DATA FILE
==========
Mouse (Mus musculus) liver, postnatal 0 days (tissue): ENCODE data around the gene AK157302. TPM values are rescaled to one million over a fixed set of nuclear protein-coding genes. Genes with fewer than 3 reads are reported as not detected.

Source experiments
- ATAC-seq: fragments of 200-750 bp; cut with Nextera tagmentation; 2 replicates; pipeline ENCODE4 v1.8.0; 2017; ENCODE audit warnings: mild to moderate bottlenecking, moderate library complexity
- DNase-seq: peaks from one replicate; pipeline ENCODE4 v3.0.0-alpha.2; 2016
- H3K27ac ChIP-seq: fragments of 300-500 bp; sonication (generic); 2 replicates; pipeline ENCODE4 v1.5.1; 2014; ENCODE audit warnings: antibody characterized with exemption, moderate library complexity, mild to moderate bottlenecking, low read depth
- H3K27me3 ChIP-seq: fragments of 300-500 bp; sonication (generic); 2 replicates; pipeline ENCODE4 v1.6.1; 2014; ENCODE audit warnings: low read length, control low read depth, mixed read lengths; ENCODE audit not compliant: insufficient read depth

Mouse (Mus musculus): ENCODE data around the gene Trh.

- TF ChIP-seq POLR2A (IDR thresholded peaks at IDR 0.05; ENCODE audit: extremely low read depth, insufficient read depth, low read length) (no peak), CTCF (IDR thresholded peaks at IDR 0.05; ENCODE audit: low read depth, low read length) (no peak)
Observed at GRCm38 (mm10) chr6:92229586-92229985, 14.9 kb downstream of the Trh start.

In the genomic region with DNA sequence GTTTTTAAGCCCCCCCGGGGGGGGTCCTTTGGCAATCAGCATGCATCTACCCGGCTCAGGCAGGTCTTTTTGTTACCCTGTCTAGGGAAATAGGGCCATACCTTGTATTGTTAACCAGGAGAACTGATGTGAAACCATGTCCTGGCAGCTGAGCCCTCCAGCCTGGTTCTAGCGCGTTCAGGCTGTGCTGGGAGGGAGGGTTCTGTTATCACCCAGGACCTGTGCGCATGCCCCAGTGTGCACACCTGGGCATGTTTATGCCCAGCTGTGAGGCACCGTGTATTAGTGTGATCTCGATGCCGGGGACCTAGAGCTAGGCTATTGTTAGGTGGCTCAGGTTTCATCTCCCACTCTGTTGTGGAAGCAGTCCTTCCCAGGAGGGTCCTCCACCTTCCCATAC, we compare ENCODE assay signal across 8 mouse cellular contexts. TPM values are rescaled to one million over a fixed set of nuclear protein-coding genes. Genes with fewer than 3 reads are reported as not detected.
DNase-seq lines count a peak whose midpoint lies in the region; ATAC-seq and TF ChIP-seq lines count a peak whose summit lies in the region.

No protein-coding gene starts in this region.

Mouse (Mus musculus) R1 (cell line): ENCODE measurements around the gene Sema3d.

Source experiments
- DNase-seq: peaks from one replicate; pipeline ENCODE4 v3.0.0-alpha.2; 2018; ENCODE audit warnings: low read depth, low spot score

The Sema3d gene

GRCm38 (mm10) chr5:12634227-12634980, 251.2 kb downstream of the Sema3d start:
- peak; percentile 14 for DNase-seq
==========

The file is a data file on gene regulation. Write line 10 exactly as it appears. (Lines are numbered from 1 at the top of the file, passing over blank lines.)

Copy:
In the genomic region with DNA sequence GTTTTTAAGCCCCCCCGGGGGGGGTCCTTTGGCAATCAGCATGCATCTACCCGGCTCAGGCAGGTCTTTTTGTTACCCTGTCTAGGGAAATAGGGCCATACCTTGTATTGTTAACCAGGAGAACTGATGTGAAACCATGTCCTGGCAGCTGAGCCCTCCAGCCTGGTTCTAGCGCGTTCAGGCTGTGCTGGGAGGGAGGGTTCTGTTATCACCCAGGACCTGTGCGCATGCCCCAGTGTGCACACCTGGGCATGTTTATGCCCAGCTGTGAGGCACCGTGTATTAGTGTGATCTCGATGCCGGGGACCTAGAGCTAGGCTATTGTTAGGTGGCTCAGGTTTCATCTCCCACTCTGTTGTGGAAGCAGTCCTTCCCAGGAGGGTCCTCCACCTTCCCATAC, we compare ENCODE assay signal across 8 mouse cellular contexts. TPM values are rescaled to one million over a fixed set of nuclear protein-coding genes. Genes with fewer than 3 reads are reported as not detected.